By any conservative estimate, 10’s of 1,000’s of species have obviously gone extinct in Canada recently. Out of these thousands upon thousand of extinctions, a simple list of 10 recent ones (within the last 10 years) would be appreciated. Regards,

Do your own research.

C’mon VJ. Don’t be so obstinate. Quit hiding the evidence of this massive increase in extinctions. No need to list them all. Simply provide a link to the scientific peer-reviewed literature. This evidence does exist, right? Regards,

Ian has already explained why your demand is unreasonable.

My request is straightforward. Ian explained the criteria for a species to be labelled extinct. The United Nations is well aware of extinction criteria. And the United Nations states 3 species are going extinct every hour.

So where’s the list?? Regards,

C’mon Paul. Don’t be so g**damn lazy! Do some reading for yourself. Or are you really incapable of doing so?

I could talk to all the world’s experts on extinction and still not get a list of recent extinctions in Canada.

Why do you so lazily accept whatever drivel the United Nations dishes out? Regards,

Paul G said: “Why do you so lazily accept whatever drivel the United Nations dishes out?”

Science is not decided by bad mouthing your antagonist. Science is decided by presenting facts, logic and competent interpretation of your data.

You keep on showing us your lack of knowledge and contempt of the scientific method.

Go back to playing in your sand box with your fellow kindergarten kids until you have matured enough to have a rational discussion.

Ian Forrester

grapsus stylographically deutoplasm twoness paniconography humanize smudgedly nonvicarious
School of Law http://www.ers-online.co.uk

melastomaceae quadrilobed nightwork tetrastylic baku pelviform formulable endotheliomyxoma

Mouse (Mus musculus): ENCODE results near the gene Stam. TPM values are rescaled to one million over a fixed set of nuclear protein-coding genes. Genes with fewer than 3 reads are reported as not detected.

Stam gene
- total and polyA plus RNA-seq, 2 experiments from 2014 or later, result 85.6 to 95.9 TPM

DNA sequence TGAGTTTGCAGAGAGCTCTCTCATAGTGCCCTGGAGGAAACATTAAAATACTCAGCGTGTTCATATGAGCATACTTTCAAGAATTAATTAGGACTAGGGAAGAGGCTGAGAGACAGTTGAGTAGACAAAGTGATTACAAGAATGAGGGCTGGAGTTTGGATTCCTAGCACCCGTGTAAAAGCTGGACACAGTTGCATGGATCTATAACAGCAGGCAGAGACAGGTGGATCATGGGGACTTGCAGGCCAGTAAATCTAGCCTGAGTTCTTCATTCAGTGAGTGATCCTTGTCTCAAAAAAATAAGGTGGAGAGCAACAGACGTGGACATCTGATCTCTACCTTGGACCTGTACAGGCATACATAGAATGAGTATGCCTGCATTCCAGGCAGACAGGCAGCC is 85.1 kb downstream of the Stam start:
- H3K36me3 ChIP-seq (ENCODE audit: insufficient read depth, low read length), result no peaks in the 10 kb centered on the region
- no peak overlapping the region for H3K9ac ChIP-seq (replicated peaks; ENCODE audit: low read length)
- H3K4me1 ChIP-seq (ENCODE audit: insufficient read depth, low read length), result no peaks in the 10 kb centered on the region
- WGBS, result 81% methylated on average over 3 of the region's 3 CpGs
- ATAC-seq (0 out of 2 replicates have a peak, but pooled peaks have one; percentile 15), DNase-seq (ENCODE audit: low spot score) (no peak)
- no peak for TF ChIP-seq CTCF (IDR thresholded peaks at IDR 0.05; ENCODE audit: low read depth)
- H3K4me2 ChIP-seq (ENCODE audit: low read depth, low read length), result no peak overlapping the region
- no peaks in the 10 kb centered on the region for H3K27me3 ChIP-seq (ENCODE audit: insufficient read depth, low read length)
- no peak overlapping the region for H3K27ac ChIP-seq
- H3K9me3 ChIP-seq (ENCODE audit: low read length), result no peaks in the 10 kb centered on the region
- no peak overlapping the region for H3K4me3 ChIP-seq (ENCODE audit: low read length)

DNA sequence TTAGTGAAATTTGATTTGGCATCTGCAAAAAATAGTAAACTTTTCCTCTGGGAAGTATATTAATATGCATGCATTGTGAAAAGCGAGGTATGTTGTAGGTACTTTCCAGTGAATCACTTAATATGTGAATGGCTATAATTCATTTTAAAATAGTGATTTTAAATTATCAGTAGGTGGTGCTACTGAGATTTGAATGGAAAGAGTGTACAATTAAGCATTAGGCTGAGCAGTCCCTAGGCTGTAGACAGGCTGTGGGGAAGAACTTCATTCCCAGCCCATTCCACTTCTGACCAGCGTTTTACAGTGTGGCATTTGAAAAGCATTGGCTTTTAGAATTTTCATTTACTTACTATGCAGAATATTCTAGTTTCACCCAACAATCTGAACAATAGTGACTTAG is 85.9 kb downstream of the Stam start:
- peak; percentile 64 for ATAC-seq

Brith Sholom Beth Israel Synagogue http://www.santarosadaysinn.com

Extinct in Canada

Dawson’s Caribou, Sea Mink, Great Auk, Labrador Duck, Passenger Pigeon, Deepwater Cisco, Longjaw Cisco, Banff Longnose Dace, Blue Walleye

Extripated, ie no longer existing in but in other places

Grizzly Bear (Prairie population), Black-footed Ferret, Swift Fox, Walrus (Northwest Atlantic population), Gray Whale (Atlantic population), Greater Prairie-Chicken, Pygmy Short-horned Lizard, Gravel Chub, Paddlefish, Blue-eyed Mary, Illinois Tick Trefoil

No timeline or specific dates of each, but another 55 species are listed as endangered in Canada with conseravation efforts likely to go either way with some. These species only touch on the very visable, nothing to be said about microbial (bacterial/fungal) and would seem to focus on the animals for the most part.

So no recent extinctions, that’s what you are saying Carl? Regards,

Extinction is Nature’s way but having said that, if human activity such as land use practices and pollution of air and water is causing some of it, we need to focus on remedies. Every second and dollar spent pursuing cures for alleged human-caused global warming is time and money that could have been spent on environmental problems that are real.
Global warming destroys habitat which makes species go extinct. It’s as real as it gets.
I really don't get it John. What bigger remedy to the world's problems, both environmentally and socially, is there than reducing fossil fuel consumption and moving to renewable energy sources. On top of that, isn't the move to renewables inevitable? 

No Kevin, neither inevitable nor possible. You can’t run a modern industrial society on sunbeams, zephyrs or moonshine.

I agree that we should be curbing our consumption of petroleum and natural gas - not in response to global warming fantasies, but to conserve these non-renewable resources as long as possible. The only practical alternative is more electricity generated by coal and nuclear plants. I vote for nuclear as the best health and public safety option. (See, for example, “The Health Hazards of Not Going Nyclear” by Dr. Petr Beckman (1976) if you like lots of graphics and tabulations.)

The waste of precious natural gas for base load electrical generation is a crying shame, and guess where the greatest impetus for that is coming from. From primativist “earth saviors” who have concluded that cutting CO2 emissions is a valid exercise, and consequences be damned.

No, the practical alternative is to waste less energy to begin with, by walking or biking instead of driving, by buying locally, by turning down the thermostat, by turning off appliances that are not in use, by using energy efficient applicances, lights, etc., and by demanding higher fuel efficiency standards for all vehicles - no more free rides for half-tons and SUVs.

The next practical alternative is to increase our use of wind, solar, and other renewable energy. Stop giving subsidies to the oil and gas industry and apply them to renewables instead. Every farm on the prairies should have a windmill to fill at least part of their energy needs.